Take note! (And plan for spring!)

Autumn is here.  It’s the time of year that I begin to reflect upon the past growing season for my entire yard including my veggie garden, fruit trees, vines, perennial beds, containers, lawn, etc.

This is the time to bust out that Garden Journal (or start one if you haven’t already) and jot a few things down.

What was the weather like? If you didn’t make note of it throughout the season, try to recall as best you can and jot it down.  Late spring, lots of rain early, intense heat in the middle of the summer (many 90+ degree days), followed by the first hard frost on Sept. 14th, with a dry, dry fall.  The weather impacts a lot of things in your yard and garden and it’s good to have an idea as to what took place in order to reflect on what plants liked and didn’t like.

What went well? Tomatoes?  It seems to be a toss-up depending on who you talk to.  Yesterday I took a visit to Egg|Plant Urban Farm Supply in St Paul.  What a fun store!  (It is definitely getting added to my list of favorites!)  It’s a small store with pretty much everything you need for an Urban Garden including chickens and chicken supplies.  There weren’t any chickens there yesterday, but we were told that the baby chicks will be in around February or March.  In any case, we were discussing weather and tomatoes (as many gardeners do) and I found out that part of the issue with tomatoes this year was the heat.  However, it wasn’t what I was expecting to hear.  Apparently a lot of heirloom tomatoes don’t care for the intense heat while in bud stage, so many people growing heirlooms experienced bud drop this year, but those growing hybrids did not.  (A reason to grow a little of each.)  I grew both and I’ll be honest, I didn’t pay that close of attention to my tomatoes to take notice if or where buds dropped, but it does make sense because I did get far fewer tomatoes on my heirlooms than I did on my hybrids.

Another thing that did well were my containers on my front steps filled with all things edible – mostly herbs, but also strawberries and Nasturtiums.  All of them went gangbusters.  The key?  Go large – really large on containers.  You will be able to put a lot of plants in without stressing them because there will be enough soil and the container will maintain the moisture much longer than smaller pots do.

What didn’t go so well?  See tomatoes, above.  See also Cabbage, Broccoli, Peas… (see weather, above).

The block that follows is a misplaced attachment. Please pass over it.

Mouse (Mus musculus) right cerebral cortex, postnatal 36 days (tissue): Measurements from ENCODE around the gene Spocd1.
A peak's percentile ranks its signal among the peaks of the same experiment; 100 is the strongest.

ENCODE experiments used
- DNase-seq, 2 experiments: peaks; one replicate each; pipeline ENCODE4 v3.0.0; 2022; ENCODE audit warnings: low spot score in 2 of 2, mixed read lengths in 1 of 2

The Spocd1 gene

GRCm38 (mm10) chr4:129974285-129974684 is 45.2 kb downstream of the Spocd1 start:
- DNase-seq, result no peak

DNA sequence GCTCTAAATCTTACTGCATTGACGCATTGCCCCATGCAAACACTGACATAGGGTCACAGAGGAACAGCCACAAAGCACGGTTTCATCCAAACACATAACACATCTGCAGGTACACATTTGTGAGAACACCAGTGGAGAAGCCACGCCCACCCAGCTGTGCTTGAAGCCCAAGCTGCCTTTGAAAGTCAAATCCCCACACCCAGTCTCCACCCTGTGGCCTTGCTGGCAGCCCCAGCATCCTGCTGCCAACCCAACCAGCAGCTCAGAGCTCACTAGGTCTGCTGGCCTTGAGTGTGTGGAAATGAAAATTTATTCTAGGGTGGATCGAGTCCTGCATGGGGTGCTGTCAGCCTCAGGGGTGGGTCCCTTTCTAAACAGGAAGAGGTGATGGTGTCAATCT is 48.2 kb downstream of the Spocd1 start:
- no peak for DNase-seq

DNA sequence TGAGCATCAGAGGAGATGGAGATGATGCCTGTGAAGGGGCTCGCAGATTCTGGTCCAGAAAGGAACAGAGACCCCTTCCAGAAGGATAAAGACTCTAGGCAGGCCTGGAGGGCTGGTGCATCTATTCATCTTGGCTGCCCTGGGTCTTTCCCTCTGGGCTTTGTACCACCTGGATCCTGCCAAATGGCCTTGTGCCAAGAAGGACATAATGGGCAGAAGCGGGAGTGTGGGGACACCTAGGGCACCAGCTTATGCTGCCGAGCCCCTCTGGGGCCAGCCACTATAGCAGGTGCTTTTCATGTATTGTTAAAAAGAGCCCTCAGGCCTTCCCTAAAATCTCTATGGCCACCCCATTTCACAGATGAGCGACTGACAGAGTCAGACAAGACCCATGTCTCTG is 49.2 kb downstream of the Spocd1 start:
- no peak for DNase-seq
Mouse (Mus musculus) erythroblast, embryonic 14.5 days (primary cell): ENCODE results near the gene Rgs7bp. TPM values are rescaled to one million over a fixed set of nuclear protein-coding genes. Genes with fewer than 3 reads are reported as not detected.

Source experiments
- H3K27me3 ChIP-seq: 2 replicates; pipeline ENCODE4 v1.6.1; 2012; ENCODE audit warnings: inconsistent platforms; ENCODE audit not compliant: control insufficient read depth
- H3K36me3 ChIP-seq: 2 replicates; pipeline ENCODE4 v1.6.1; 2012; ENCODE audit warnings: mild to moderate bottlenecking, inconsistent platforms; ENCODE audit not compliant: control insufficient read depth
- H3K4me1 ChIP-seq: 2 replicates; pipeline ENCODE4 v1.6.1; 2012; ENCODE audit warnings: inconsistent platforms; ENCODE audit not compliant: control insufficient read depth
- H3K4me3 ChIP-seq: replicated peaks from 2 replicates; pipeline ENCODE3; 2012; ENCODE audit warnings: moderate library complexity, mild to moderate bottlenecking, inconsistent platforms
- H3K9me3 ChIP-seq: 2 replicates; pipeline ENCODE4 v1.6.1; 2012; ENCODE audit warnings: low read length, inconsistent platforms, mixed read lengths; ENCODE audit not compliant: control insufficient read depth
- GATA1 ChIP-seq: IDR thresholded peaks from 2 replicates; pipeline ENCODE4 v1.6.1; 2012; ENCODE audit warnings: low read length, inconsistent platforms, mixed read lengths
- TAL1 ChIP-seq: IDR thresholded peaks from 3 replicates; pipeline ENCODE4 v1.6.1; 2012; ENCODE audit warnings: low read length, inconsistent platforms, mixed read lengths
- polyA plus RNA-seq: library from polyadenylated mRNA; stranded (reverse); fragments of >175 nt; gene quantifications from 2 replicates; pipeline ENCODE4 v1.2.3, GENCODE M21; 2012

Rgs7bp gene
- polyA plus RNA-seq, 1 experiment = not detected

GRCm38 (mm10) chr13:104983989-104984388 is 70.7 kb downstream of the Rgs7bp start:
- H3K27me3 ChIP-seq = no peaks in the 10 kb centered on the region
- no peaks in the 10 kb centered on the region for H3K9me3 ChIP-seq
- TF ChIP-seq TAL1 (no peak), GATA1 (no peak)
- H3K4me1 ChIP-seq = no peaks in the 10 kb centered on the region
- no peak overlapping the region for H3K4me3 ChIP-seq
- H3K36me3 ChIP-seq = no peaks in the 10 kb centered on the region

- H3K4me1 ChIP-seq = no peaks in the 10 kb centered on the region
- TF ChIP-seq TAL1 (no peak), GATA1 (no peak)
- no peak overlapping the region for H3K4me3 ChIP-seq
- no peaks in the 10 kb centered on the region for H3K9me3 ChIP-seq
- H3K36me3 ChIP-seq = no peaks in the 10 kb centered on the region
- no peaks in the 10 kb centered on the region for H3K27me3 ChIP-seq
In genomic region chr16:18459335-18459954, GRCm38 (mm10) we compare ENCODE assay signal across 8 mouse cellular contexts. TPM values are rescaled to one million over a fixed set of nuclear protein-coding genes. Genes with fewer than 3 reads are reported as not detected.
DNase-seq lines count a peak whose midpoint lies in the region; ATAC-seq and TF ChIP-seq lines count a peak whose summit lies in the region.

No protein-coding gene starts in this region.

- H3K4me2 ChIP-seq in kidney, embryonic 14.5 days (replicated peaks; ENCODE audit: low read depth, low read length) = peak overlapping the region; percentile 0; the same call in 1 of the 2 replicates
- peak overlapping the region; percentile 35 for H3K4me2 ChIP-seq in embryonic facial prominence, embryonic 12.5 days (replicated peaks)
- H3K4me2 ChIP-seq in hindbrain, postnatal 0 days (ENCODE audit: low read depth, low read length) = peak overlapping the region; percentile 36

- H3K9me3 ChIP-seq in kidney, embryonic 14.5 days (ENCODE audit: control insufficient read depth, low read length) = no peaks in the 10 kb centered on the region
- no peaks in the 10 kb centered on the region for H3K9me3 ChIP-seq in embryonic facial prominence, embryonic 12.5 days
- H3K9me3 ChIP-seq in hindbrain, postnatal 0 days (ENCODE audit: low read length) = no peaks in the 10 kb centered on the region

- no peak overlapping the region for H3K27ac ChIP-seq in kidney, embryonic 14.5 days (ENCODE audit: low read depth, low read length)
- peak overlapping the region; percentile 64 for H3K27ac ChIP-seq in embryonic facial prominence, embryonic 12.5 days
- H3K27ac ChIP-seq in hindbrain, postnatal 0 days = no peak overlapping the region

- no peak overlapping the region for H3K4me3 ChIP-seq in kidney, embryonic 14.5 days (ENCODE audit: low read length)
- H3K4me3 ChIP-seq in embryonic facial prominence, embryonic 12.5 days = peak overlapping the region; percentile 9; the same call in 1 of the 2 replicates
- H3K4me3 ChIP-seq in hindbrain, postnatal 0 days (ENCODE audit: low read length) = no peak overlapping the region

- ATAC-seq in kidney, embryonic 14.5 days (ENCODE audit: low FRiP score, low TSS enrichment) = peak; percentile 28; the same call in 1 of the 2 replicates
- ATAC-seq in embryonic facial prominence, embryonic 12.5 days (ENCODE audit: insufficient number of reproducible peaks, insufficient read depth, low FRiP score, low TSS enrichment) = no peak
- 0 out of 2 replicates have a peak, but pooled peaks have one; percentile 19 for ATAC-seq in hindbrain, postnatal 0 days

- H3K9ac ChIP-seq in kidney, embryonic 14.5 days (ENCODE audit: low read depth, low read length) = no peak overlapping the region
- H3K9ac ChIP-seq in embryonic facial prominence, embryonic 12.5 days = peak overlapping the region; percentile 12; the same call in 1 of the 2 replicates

Who’s gotten too big for their britches?  Well, let’s see… for me it would be a mix… raspberries, Monarda and asparagus are quite obvious contenders in this category as, quite honestly, are all of my perennial beds.  I didn’t get out in them enough this year and they definitely need some love.

Who didn’t make it?  Where are the holes that need filling? Which combinations didn’t work together? Who didn’t play well together? Who overstayed their welcome? Who simply needs a new home? You get the idea…

If I take a look at all of my notes while everything is fresh in my mind, I can start a game plan for next year.  I know it sounds insane to be thinking about spring when autumn just started last week, but it really is much easier to plan for next year while you still remember what happened this year!


One Comment to “Take note! (And plan for spring!)”

  1. Funny, my tomatoes didn’t do well because of our unusually cool summer this year…kinda wish we had some of that MN heat (minus the humidity, of course). It’s finally felt like summer here the last couple weeks, so I’m hoping that will jump-start the cool weather crops I just finished planting yesterday: cauliflower, carrots, artichoke, beets, broccoli, lettuce, arugula, spinach. I enjoy reading your blog, Kate, even though we are in completely different climates. 🙂


Leave a Reply

Fill in your details below or click an icon to log in:

WordPress.com Logo

You are commenting using your WordPress.com account. Log Out /  Change )

Facebook photo

You are commenting using your Facebook account. Log Out /  Change )

Connecting to %s

%d bloggers like this: